Hawaii battles complacency after another hurricane near-miss

  • Surfers take on large waves generated by Hurricane Douglas at Laie Beach Park, Sunday, July 26, 2020, in Laie, Hawaii. (AP Photo/Eugene Tanner)

  • A body surfer prepares to dive under a large wave generated by Hurricane Douglas, at Laie Beach Park, Sunday, July 26, 2020, in Laie, Hawaii. (AP Photo/Eugene Tanner)

  • A surfer takes on a wave generated by Hurricane Douglas at Laie Beach Park, Sunday, July 26, 2020, in Laie, Hawaii. (AP Photo/Eugene Tanner)

  • In this Sunday, July 26 2020 photo people react as a wave breaks off rocks in Laie, Hawaii. As hurricane sirens blared and government forecasters warned of an imminent hit from a "pretty nasty hurricane," some Hawaii residents skipped the shelter and went to the beach with surfboards in tow. Others climbed out onto rocks to take selfies with huge waves behind them. Hurricane Douglas eventually spun away from the islands without causing major damage, but officials worry complacency by some people could be dangerous if Hawaii gets hit by a powerful hurricane. (AP Photo/Caleb Jones)

  • In this Sunday, July 26, 2020 photo, a man surfs off a beach in Kaneohe, Hawaii as Hurricane Douglas approaches. As hurricane sirens blared and government forecasters warned of an imminent hit from a "pretty nasty hurricane," some Hawaii residents skipped the shelter and went to the beach with surfboards in tow. Others climbed out onto rocks to take selfies with huge waves behind them. Hurricane Douglas eventually spun away from the islands without causing major damage, but officials worry complacency by some people could be dangerous if Hawaii gets hit by a powerful hurricane. (AP Photo/Caleb Jones)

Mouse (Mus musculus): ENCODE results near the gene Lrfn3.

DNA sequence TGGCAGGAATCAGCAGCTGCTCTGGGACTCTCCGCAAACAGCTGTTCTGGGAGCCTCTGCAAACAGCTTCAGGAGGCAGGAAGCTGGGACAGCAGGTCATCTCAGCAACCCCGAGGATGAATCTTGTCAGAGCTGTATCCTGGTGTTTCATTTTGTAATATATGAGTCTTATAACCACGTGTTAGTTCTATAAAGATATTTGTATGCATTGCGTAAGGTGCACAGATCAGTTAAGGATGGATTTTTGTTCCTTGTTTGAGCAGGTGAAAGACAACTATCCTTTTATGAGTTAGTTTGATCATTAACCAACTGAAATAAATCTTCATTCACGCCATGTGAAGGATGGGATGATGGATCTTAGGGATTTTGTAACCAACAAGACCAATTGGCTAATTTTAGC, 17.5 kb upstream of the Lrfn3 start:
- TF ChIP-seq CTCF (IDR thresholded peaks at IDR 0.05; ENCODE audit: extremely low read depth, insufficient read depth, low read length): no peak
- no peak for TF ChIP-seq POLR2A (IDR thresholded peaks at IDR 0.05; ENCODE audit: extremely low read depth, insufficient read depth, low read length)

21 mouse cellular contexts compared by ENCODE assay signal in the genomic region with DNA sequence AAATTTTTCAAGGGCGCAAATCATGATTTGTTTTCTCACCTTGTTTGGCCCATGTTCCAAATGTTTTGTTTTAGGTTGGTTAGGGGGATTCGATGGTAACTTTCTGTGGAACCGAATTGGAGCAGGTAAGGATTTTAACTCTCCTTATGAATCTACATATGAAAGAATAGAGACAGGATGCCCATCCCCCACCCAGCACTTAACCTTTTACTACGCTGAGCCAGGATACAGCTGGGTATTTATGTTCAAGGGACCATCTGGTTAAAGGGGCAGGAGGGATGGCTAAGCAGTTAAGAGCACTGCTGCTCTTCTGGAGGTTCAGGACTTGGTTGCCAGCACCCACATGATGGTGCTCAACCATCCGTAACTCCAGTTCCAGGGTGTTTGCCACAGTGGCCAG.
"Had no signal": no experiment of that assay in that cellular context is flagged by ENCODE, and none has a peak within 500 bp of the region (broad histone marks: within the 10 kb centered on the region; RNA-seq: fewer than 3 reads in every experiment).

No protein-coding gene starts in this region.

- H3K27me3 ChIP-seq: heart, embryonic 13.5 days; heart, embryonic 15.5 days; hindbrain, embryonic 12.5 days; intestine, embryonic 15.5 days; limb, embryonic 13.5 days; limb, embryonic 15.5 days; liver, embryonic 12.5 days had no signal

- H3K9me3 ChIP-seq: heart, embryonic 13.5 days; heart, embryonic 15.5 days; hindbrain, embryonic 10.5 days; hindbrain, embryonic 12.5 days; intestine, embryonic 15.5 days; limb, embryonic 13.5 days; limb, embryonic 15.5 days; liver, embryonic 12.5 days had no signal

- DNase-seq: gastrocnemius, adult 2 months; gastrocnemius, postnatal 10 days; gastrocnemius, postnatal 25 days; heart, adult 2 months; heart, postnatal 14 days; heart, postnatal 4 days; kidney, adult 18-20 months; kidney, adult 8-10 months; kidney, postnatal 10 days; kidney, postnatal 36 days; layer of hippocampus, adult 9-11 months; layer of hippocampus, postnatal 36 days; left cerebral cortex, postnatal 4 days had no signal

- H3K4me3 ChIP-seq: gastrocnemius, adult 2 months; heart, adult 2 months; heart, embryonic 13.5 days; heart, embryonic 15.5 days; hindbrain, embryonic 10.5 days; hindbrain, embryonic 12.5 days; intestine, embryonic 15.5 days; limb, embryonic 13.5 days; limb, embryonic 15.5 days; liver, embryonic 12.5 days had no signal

HONOLULU — Hurricane Douglas joined a long list of hurricanes that have come near the Hawaiian Islands but didn’t cause major damage.

Kauai Mayor Derek Kawakami said such experiences unfortunately help people become complacent and think disaster will never strike them.

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“What we’re really concerned about is Mother Nature — there’s no way you can control her. And the one time that she does decide to not send a message but really impact our island, it’s going to be when certain people have taken it lightly,” Kawakami said.

Douglas passed about 45 miles north of Maui and possibly even closer to Oahu as a Category 1 hurricane on Sunday.

Despite earlier warnings that Douglas could pass directly over the islands, surfers hit the waves and selfie-takers flocked to the shoreline on Oahu.

Kawakami said Kauai’s history of getting hit by major hurricanes and floods have left a strong impression on the island’s residents who do take weather threats seriously.

“Even people that are relatively newcomers, in a sense will hear the local knowledge, will see the people getting prepared. And they’ll just follow suit,” Kawakami said.

In 1992, Hurricane Iniki damaged or destroyed 41% of the island’s homes. Just two years ago, heavy rains triggered landslides that cut off entire communities on Kauai’s north shore for months.

Talmadge Magno, civil defense administrator for Hawaii County, said he thinks most people heed warnings and won’t test nature.

He said Hurricane Douglas offered residents a way to learn how they can do a better job getting ready for such storms.

“I think this was a good kind of test for the community as well to see where they are at in preparedness,” he said.

Meteorologists said Douglas would have been a lot worse for Hawaii if it had tracked just 20 or 30 miles to the south.

“Not only did it did it not make landfall, it skirted by the islands,” National Weather Service meteorologist Chevy Chevalier said.

It’s rare for hurricanes to hit the islands that are relatively small compared to the vastness of the Pacific Ocean.

“You’re not going to see them get hit that often,” Chevalier said.

Oahu did not receive much rainfall, but heavy rain and wind lashed Maui, downing a small tree on the Hana Highway.

Antonia Hall, from the city of Kihei on western Maui, said she took her porch furniture inside, bought nonperishable food and filled her bathtub for an emergency water supply, but the storm spared her area.

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“Maui has skirted so many hurricanes,” she said. “This is just kind of something we go through here.”

Associated Press journalists Mark Thiessen in Anchorage, Alaska, Brian P.D. Hannon in Phoenix, and Julie Walker in New York contributed to this report.

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